If you don’t feel anything, there are further steps to deepen the stretch:
Reach the hands forward and take hold of the left thigh. Lift the left foot, gently pull the left leg towards the chest, and use the right elbow to keep the right leg from turning in. I want to remind that is a gentle tug. Once the stretch is felt in the right hip, relax and hold. Also remember to keep the shoulders down, away from the ears. Ensure the back is flat on the ground to protect and stretch the spine.
You can stay in this pose as long as you like! When you’re ready, slowly set the left foot down (if you deepened the stretch) and use your hand to assist the right leg/foot out of the position. Repeat with the left leg to stretch both sides.
For those who are already a bit flexible, or looking for a deeper stretch, Pigeon Pose is the next step up from a Figure 4! If this pose hurts your knee or outer hip in any way, try practicing Figure 4 for a time until your flexibility increases. It’s better to build up to a pose instead of forcing your body into it. On a side-note; Pigeon Pose is great to practice if you’d like to do a split in the future! It stretches the muscles needed to be loose for vertical splits.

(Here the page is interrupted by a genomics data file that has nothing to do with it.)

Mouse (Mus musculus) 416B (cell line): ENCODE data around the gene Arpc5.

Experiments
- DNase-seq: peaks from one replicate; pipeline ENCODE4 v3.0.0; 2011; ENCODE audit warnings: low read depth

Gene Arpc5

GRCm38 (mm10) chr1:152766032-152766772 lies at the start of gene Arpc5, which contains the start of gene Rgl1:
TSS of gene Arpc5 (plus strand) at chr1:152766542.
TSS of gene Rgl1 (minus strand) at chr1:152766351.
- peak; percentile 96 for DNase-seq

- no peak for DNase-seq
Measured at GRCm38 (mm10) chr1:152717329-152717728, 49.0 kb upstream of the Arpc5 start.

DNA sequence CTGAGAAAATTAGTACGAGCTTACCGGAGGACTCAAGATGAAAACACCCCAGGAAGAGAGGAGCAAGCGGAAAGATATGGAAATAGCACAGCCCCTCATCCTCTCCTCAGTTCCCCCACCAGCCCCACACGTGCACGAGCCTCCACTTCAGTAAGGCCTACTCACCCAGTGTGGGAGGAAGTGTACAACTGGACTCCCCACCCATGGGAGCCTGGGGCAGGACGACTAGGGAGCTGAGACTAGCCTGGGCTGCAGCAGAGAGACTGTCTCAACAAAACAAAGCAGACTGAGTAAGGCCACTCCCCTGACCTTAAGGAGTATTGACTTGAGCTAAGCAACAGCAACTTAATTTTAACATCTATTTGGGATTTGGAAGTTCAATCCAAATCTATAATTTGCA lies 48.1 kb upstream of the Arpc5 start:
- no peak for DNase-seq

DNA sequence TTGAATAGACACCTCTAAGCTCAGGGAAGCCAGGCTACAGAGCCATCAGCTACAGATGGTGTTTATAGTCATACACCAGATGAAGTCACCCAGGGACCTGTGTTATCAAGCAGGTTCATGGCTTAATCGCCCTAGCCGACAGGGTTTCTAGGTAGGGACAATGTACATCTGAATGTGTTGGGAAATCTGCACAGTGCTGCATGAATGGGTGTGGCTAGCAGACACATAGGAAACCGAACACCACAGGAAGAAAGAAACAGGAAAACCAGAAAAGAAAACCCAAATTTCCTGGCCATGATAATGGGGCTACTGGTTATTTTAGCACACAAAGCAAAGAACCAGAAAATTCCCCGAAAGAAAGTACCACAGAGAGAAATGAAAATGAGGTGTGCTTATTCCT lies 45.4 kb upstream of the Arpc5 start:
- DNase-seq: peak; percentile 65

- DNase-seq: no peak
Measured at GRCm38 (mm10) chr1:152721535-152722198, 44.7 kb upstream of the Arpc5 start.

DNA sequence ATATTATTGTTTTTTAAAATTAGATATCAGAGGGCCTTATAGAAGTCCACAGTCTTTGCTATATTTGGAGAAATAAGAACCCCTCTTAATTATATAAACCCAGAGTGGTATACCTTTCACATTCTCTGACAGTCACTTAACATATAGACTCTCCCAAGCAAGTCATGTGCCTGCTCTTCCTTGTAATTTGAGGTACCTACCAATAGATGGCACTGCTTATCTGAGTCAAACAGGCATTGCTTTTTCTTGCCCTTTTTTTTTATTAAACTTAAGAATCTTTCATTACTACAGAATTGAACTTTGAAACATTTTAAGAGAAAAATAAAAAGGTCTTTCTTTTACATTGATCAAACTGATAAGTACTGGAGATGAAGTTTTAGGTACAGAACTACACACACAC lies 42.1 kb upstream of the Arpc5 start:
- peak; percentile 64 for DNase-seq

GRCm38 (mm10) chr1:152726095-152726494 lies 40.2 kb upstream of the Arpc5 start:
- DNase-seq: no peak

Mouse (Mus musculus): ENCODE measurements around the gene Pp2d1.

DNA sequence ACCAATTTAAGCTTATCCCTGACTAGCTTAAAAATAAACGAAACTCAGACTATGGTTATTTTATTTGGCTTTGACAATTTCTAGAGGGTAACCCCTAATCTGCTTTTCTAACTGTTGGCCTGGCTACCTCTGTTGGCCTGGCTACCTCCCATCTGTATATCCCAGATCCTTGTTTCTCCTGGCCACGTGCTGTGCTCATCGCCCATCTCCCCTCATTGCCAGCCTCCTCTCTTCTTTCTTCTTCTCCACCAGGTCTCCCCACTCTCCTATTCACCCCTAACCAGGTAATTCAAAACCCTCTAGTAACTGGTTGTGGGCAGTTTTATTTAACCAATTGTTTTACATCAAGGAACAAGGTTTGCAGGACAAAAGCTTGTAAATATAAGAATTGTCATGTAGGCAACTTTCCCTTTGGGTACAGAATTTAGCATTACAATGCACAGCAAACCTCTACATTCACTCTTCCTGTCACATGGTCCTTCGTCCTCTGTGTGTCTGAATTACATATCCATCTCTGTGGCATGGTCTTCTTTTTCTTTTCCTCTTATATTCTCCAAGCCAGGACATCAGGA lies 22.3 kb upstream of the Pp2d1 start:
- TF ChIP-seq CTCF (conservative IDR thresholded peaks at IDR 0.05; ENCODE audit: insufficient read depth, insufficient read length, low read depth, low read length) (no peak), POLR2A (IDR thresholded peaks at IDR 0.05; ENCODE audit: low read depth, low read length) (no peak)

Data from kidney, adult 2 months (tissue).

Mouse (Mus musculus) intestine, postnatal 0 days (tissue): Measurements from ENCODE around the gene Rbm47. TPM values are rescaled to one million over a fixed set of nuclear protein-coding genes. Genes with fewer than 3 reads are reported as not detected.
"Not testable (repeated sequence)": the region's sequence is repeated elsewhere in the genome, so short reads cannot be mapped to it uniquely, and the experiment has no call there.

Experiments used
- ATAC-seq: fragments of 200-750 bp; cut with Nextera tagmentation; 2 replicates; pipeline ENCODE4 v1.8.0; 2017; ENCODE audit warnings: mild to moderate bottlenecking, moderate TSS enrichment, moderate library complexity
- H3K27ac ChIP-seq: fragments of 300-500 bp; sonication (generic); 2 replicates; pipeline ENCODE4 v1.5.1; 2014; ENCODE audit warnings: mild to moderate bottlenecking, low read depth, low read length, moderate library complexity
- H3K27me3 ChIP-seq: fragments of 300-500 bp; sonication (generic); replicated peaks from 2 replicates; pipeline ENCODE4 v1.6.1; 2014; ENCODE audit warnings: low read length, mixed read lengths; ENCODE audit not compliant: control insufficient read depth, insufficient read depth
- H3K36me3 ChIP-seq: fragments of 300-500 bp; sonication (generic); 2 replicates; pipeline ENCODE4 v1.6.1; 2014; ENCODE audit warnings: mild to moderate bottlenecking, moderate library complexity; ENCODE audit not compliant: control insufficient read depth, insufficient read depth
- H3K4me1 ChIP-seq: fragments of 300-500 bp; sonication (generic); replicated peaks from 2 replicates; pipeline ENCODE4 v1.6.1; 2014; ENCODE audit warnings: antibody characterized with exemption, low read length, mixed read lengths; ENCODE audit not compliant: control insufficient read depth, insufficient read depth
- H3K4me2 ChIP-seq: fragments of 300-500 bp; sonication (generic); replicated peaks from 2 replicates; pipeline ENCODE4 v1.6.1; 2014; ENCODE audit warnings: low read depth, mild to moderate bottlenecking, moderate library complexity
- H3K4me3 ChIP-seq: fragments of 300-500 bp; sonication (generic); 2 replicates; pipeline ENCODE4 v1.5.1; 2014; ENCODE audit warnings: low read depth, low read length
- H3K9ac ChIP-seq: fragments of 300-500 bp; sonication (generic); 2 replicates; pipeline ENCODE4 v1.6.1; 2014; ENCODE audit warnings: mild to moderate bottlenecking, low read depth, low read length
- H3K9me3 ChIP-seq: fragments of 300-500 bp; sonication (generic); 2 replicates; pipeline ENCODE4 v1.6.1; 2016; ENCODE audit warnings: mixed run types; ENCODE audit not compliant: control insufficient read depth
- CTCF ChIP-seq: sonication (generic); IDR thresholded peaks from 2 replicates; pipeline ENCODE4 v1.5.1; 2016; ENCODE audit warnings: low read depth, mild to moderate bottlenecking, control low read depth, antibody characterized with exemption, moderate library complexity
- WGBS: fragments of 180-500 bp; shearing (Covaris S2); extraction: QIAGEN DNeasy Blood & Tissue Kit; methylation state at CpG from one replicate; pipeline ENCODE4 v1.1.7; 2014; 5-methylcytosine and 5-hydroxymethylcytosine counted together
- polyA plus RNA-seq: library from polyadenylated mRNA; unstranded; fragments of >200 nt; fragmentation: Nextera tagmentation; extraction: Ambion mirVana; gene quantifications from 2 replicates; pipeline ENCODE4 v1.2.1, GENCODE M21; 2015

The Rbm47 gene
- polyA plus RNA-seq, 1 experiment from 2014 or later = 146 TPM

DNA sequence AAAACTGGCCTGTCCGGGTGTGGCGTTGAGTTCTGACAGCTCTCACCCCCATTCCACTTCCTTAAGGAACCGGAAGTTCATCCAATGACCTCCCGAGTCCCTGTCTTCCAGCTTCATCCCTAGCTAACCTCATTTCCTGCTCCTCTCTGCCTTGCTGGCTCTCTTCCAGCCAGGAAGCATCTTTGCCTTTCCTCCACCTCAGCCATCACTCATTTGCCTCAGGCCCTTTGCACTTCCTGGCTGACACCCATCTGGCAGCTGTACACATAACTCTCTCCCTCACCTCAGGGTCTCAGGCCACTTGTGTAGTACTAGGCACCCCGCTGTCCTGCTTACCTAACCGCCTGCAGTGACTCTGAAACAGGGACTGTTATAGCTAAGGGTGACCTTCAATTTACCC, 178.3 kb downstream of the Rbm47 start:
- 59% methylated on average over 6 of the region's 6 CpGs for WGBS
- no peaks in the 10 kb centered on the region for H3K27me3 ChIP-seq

It’s best to start in Downward Dog or Plank position. From here, you have more space to step into the position.
First, bring your right leg forward, aiming between your arms. Place the right leg on its side, bent at a 45-degree angle. The smaller the angle, the better it may feel on your knee. Aim the leg in the center of your body. See above image for reference.
Keep the left leg (the back leg) flat on the ground and straight behind. The stretch is felt in the outer hip and inner thigh.
You can stay in an upright position with your hands or forearms on the ground. If it is comfortable for you to bend forward, ensure you are laying your torso over the leg. Keep the weight even on both sides. If you’re super flexy and can lay completely over the right leg, it’s more comfortable to use the arms/hands as a pillow! Ensure the spine is long and flat.
You can stay in this position for a while, but if the bent leg starts to fall asleep, come out of the pose. Use Downward Dog as a counter-stretch. Make sure to stretch both sides to stay even!
It’s possible to stretch the hamstring and legs while laying down or sitting up! If it hurts the lower back to bend over, a pose on your back may benefit more. This will not only protect the back, but also relieve any lower back pain.